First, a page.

A blog on the launch of the Difficult Histories & Positive Identities report by our Amy Buller PhD Scholar, Amber Pierce

Published Date: 
Wednesday, 27 November 2019

On Tuesday 19 November, Cumberland Lodge launched its Difficult Histories and Positive Identities report at Broadway House, Wesminster, with a panel discussion.

The concept of ‘difficult histories’ addesses changing attitudes towards the perception that history is a subject that should be studied in isolation. Rather, ‘difficult histories’ forms an interlinked strand of historical discipline that can be used to help address hitherto silenced or forgotten histories.

Panellists at the launch event reflected on the content of the report and its significance for contemporary society. Following an introduction by Ed Newell, Chief Executive of Cumberland Lodge, Dr James Wallis, the author of the report, reflected on his involvement with the Difficult Histories project over the past 12 months.

James was commissioned as a freelance Research Associate, to prepare an interdisciplinary briefing for participants ahead of the Difficult Histories & Positive Identities conference in February 2019, and to write the final report, bringing key findings and recommendations from the conference, and the subsequent expert consultation in June 2019, to a public audience. In particular, James commented upon the need to approach ‘difficult histories’ from an interdisciplinary perspective, both within academia and in wider society too.

Guest presentations

This narrative of renewed collaborative dialogue remained consistent throughout the ensuing panel reflections and discussion. The panellists for the evening were:

  • Martin Daunton, Emeritus Professor of Economic History at the University of Cambridge
  • Dr Ellen McAdam, Director of the Birmingham Museum Trust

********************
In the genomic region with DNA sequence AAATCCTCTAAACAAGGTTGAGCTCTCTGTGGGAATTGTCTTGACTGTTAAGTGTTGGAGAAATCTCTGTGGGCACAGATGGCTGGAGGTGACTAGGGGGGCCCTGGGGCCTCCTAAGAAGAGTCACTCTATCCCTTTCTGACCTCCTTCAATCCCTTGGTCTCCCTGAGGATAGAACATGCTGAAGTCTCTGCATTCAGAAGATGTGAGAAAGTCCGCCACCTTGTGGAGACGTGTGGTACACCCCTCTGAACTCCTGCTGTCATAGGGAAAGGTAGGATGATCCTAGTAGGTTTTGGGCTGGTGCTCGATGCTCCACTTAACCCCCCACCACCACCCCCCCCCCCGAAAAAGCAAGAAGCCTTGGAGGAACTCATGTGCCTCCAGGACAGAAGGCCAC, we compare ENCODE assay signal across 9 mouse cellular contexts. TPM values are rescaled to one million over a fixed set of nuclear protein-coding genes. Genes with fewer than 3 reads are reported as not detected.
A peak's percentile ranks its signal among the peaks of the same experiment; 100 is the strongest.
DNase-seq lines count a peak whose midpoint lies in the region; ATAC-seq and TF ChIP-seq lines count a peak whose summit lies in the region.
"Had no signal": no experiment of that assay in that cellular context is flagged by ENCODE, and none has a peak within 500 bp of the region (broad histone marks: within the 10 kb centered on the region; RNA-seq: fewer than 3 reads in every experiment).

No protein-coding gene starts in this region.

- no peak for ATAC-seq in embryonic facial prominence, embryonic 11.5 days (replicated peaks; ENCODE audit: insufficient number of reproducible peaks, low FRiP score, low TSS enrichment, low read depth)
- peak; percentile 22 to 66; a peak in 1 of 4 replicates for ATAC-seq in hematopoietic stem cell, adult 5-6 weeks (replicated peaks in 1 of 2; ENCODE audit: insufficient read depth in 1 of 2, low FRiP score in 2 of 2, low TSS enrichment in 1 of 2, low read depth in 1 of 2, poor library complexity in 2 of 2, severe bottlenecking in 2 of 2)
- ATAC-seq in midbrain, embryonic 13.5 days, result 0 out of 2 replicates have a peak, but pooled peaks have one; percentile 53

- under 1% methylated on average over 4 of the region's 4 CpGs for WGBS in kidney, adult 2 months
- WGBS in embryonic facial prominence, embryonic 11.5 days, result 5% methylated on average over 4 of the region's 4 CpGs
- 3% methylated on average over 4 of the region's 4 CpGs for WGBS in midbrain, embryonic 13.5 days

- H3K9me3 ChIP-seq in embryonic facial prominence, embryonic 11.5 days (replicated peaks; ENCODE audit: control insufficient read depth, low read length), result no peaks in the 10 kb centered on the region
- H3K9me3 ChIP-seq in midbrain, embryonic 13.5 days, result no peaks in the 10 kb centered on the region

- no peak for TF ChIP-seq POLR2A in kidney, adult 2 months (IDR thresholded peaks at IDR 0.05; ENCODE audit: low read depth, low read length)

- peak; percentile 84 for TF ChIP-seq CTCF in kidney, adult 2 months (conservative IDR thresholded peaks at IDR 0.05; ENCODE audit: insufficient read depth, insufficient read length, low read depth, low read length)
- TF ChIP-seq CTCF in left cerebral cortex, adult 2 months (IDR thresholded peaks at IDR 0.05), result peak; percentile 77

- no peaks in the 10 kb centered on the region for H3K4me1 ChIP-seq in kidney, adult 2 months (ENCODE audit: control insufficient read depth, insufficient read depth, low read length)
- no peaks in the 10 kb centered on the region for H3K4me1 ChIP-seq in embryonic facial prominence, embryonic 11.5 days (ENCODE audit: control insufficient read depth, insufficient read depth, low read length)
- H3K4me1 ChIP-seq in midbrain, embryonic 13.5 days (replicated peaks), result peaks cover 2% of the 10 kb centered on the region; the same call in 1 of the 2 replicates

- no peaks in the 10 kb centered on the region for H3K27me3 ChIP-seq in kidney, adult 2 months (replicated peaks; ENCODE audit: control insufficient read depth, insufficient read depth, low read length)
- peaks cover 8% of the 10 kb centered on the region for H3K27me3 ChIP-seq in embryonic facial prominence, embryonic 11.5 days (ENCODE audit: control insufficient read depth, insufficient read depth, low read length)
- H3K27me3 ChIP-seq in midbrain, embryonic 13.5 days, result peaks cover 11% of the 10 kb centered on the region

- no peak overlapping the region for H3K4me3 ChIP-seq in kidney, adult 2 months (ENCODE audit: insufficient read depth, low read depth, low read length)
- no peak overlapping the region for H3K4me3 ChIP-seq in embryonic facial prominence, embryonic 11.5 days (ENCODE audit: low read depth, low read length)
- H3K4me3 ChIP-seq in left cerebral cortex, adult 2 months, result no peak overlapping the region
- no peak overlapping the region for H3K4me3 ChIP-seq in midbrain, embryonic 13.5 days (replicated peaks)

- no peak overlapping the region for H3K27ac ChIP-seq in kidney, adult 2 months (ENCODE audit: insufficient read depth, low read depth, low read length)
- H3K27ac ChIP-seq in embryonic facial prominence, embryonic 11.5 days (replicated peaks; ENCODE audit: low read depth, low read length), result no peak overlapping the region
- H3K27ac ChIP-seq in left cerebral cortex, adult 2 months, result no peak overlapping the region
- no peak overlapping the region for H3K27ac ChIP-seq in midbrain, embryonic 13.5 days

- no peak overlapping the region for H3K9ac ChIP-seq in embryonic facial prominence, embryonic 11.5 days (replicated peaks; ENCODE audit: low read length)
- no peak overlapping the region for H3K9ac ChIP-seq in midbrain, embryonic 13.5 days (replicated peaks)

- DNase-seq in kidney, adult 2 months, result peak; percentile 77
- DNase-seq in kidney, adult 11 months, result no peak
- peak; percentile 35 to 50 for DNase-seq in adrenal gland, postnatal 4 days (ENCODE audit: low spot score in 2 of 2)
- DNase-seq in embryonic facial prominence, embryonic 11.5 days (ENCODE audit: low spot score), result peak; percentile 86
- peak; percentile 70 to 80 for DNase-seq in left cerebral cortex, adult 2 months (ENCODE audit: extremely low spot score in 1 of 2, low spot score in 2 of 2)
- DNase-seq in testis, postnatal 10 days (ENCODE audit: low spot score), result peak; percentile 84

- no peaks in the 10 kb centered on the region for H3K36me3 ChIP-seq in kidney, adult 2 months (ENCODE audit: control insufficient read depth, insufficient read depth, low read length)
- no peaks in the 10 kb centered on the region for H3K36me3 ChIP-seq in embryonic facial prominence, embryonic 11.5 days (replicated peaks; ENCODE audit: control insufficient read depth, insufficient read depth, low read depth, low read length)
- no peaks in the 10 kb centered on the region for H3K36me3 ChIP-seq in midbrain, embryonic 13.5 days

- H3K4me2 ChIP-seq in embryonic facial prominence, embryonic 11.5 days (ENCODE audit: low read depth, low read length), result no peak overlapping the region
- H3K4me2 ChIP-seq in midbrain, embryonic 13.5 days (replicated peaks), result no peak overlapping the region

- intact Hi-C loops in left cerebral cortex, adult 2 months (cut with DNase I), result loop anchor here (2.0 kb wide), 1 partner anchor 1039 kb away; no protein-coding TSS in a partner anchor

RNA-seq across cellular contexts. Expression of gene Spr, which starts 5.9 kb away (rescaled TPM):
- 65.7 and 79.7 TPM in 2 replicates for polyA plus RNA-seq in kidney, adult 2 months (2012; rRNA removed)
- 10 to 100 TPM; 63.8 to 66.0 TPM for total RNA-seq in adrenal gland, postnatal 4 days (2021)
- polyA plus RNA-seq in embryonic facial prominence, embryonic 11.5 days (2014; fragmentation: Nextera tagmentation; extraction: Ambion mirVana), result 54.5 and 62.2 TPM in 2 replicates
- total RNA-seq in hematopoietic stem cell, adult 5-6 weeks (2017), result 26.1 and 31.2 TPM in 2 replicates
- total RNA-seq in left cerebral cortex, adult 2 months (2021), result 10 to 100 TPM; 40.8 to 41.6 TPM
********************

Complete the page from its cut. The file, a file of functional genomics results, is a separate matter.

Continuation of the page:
• Nick Dennis, Director of Studies at St Francis’ College Letchworth.

All three spoke about how ’difficult histories’ as a concept is being discussed within their field, and what can still be done to improve the way we address these controversial aspects of our collective past, in light of the report’s recommendations.

Both Martin and Nick drew upon the way we present history to the public, and some of the narratives that have developed in society as a result of people not challenging the ‘difficult histores’ that lie beneath popular consensus. Reflecting on his conference presentation in February 2019, Martin highlighted a current example of ‘difficult history’ in Bristol, concerning the Cecil Rhodes memorial: should this be taken down and memory erased, or should it be explained?

As Martin concluded, all prominent historical figures are reflective of their period, however the difficulties that their legacies can present today still need to be addressed and understood.

Nick also highlighted the importance of schools as environments for fostering individual thinking and as places where ‘difficult histories’ can be challenged and discussed.

Commenting on the narratives of British involvement within colonial history, as well as on the Holocaust, Nick noted that clashes between contemporary teaching and outdated narratives continue to occur, due to limitations of materials and technology, and outdated exam-board syllabuses. If these issues (amongst others) could be successfully addressed, then schools might begin to introduce more diverse and well-informed narratives of history.

Dr Ellen McAdam highlighted three ground-breaking projects undertaken by Birmingham Museums, which have slowly but successfully begun to shift the idea of a museum as a place of authority, wherepeople are told what they ought to know, to a safer space for addressing difficult issues.

These projects were: ‘Nights of Raj’ (addressing the Bangladeshi community within Birmingham), ‘Collecting Birmingham’ (reflecting on the working class and postwar community), and ‘Past is Now’ (an exhibition focusing on the legacy of the British Empire from the perspective of those who were colonised).

'Building more inclusive understandings'

The panel discussion demonstrated the potential depth of debate around narratives of ‘difficult histories’ and positive identities. It demonstrated that the responsibility for building more inclusive understandings of history falls beyond just historians.

To summarise with the words of the report’s author, ‘Adopting a moral stance on an issue cannot count for much, when others are willing to actively challenge the mainstream’. With the ‘difficult histories’ approach becoming ever more relevant in the contemporary political climate, I think everyone should take heed from such an observation.